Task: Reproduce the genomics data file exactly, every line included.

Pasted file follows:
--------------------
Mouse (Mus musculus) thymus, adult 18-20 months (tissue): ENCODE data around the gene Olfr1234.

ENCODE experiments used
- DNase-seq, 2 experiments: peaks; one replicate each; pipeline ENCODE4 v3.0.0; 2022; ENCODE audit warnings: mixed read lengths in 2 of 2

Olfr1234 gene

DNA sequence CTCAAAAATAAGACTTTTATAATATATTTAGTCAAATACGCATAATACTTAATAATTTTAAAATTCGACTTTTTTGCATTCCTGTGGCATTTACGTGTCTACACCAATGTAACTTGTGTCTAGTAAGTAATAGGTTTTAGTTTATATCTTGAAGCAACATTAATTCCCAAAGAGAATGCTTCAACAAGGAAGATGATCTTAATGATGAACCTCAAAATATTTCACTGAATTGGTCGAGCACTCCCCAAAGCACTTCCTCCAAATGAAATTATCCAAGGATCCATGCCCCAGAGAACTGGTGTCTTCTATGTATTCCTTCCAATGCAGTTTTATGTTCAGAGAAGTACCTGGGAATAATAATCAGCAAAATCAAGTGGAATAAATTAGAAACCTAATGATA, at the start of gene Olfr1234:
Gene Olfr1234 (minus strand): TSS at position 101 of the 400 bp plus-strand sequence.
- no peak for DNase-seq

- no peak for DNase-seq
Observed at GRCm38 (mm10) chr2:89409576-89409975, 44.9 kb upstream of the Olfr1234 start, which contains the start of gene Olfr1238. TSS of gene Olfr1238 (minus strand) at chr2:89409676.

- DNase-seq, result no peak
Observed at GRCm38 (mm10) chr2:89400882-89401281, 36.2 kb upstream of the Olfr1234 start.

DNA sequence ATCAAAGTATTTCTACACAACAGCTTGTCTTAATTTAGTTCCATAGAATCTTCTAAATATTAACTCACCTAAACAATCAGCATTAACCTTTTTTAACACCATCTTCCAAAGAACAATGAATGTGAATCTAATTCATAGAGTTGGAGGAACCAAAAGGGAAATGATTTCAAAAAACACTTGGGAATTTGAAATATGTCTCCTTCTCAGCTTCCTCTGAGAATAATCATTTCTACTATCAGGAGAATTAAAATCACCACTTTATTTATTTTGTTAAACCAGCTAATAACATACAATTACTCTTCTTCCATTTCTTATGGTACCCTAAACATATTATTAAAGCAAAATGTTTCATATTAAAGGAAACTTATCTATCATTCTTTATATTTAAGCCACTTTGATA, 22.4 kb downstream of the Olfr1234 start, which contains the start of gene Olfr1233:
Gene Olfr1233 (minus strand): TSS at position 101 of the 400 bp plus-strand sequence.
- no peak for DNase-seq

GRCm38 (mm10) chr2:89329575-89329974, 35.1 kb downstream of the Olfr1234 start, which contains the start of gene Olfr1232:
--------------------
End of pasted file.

Mouse (Mus musculus) thymus, adult 18-20 months (tissue): ENCODE data around the gene Olfr1234.

ENCODE experiments used
- DNase-seq, 2 experiments: peaks; one replicate each; pipeline ENCODE4 v3.0.0; 2022; ENCODE audit warnings: mixed read lengths in 2 of 2

Olfr1234 gene

DNA sequence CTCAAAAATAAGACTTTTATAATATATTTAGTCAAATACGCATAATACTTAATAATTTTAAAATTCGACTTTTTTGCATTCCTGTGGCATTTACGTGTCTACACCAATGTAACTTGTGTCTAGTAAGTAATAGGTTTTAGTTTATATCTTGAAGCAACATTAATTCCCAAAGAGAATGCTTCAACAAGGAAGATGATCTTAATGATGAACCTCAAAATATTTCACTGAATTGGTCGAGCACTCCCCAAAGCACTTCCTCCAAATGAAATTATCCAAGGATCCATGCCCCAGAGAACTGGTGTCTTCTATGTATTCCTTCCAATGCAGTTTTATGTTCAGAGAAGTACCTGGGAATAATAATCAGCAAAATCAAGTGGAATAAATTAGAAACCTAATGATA, at the start of gene Olfr1234:
Gene Olfr1234 (minus strand): TSS at position 101 of the 400 bp plus-strand sequence.
- no peak for DNase-seq

- no peak for DNase-seq
Observed at GRCm38 (mm10) chr2:89409576-89409975, 44.9 kb upstream of the Olfr1234 start, which contains the start of gene Olfr1238. TSS of gene Olfr1238 (minus strand) at chr2:89409676.

- DNase-seq, result no peak
Observed at GRCm38 (mm10) chr2:89400882-89401281, 36.2 kb upstream of the Olfr1234 start.

DNA sequence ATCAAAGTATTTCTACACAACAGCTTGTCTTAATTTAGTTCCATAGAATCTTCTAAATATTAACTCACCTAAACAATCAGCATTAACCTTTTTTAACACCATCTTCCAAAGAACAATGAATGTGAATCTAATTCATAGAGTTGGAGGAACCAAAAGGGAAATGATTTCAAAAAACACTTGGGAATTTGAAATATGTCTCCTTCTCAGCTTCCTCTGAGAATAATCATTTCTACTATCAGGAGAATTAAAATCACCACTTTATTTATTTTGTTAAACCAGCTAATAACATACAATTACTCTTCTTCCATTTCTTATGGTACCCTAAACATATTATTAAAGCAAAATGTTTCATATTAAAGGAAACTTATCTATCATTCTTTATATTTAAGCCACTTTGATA, 22.4 kb downstream of the Olfr1234 start, which contains the start of gene Olfr1233:
Gene Olfr1233 (minus strand): TSS at position 101 of the 400 bp plus-strand sequence.
- no peak for DNase-seq

GRCm38 (mm10) chr2:89329575-89329974, 35.1 kb downstream of the Olfr1234 start, which contains the start of gene Olfr1232: